7 August 2017
Karen (not her real name) is in her 50s and lives in the north-western suburbs of a capital city. Karen’s ex-partner had been making life hell for her and the kids; breaching his intervention order multiple times and harassing her. Before they’d separated he had sexually assaulted her, strangled her and threatened to kill himself, Karen and her children
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Crossways general manager Robyn Roberts, Protective Group representative Stephen Wilson, and Safer in the Home program manager Mariese Davey
Karen (not her real name) is in her 50s and lives in the north-western suburbs of a capital city.
Karen’s ex-partner had been making life hell for her and the kids; breaching his intervention order multiple times and harassing her. Before they’d separated he had sexually assaulted her, strangled her and threatened to kill himself, Karen and her children.
Since separating, he’d thrown dead rats and mice into her garden, repeatedly turned her hot water service off, and driven his car at her in the street.
The Salvation Army and Protective Group intervened in Karen’s life, through the federal government-funded Safer in the Home program*. Sensor lights were installed; the garage remote was re-keyed; and the hot water service and letterbox were locked. These kinds of steps have given Karen and her children a sense of safety and peace.
Karen’s story is, sadly, not unusual. One woman wrote to the Salvos and Protective group to thank them for the program, saying ‘we have a much safer residence for my family and myself… the safety of my family is paramount, but financially it wouldn't have been possible without your generosity’.
Another woman wrote, saying ‘this service is invaluable to members of the public who have suffered immeasurably, as it is likely to drastically reduce anxiety and stress in victims of domestic violence, while increasing their safety and security. I have not slept so well, nor felt so safe, in many years. My peace of mind has been restored.’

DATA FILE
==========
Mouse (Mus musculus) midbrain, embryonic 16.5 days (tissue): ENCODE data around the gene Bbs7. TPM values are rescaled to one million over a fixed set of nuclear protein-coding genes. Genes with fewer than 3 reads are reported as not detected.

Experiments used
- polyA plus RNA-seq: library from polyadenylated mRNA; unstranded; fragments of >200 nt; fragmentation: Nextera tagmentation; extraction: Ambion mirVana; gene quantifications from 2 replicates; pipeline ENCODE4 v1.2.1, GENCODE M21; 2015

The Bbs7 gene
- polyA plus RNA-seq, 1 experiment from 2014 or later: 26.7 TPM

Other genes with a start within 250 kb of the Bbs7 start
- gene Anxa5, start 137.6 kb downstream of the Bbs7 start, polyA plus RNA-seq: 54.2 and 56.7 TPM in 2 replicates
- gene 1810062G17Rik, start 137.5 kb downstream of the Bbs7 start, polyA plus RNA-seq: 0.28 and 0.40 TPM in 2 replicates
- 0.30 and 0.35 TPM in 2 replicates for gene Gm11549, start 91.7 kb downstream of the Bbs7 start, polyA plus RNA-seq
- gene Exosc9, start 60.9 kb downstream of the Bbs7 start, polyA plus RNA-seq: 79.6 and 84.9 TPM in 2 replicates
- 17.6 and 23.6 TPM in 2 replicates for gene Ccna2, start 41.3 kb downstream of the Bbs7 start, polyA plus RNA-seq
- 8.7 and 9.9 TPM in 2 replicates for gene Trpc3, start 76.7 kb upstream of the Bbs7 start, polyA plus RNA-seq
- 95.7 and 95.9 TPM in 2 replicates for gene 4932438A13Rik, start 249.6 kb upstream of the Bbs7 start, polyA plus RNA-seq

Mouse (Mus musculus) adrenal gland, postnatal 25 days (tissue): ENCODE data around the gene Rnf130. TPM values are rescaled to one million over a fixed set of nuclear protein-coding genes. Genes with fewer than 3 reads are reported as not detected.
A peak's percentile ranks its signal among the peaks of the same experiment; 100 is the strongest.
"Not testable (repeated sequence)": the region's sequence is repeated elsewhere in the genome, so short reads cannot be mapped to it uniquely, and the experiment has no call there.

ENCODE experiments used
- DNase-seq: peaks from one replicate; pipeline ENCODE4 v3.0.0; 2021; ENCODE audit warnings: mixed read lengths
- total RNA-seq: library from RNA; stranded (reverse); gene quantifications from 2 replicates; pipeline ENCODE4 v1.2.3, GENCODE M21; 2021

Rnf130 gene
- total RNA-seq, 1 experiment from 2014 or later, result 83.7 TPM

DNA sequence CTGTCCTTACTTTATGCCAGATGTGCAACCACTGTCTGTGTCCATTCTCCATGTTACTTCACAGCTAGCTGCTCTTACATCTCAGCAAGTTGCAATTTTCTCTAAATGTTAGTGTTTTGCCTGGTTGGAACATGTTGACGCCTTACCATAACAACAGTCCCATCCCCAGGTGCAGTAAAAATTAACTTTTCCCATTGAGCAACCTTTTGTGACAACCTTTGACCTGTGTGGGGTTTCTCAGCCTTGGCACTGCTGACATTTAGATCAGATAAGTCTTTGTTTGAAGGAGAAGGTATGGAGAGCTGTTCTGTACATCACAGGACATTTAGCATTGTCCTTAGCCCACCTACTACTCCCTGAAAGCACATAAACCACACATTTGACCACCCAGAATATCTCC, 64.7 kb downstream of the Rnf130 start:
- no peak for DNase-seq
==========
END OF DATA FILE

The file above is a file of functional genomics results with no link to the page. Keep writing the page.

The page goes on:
Beyond but including the instances of intimate partner violence, Family and Domestic Violence (FDV) is complex. It is an increasingly recognised and understood area of social need, which includes elder abuse and other misuses and abuses of power.
Situations vary in each and every instances, but a common factor in the various kinds of abuse that occur – physical, emotional and psychological, social, sexual, spiritual, cultural – is the stalking and harassment behaviours used to intimidate or dominate others.
This coming 1 September will mark the first anniversary since Safer in the Home commenced operations. In that time the program has helped 450 clients and 675 dependents across Australia.
The service extends basic upgrades to women deemed to be at low risk of FDV, who have been referred through the Salvos. This happens through many channels, such as financial counselling or employment services, corps (churches), Salvos Stores, Doorways poverty alleviation, social programs, chaplains etc. The referrals are coming from far and wide, including, but much broader than, the Salvos’ FDV services.
If you are being harassed and fear for your safety or the safety of your children, email: firstname.lastname@example.org
*Safer in the Home is a similar but separate program from the ‘Safe at Home’ program, which is also conducted by Protective Group. Safer in the Home program provides services to women deemed to be at low risk of incurring family and Domestic Violence (FDV).
The Salvation Army is also one of several brokers of the Safe at Home program. Safe at Home includes a broader suite of security interventions to help protect women (and their children) who are assessed to be at high risk of FDV, through monitoring systems, surveillance cameras, locks etc. It receives recurrent federal funding.
For more information link to www.sarmy.org.au/en/Social/eConnect/Mission/Safer-in-the-home/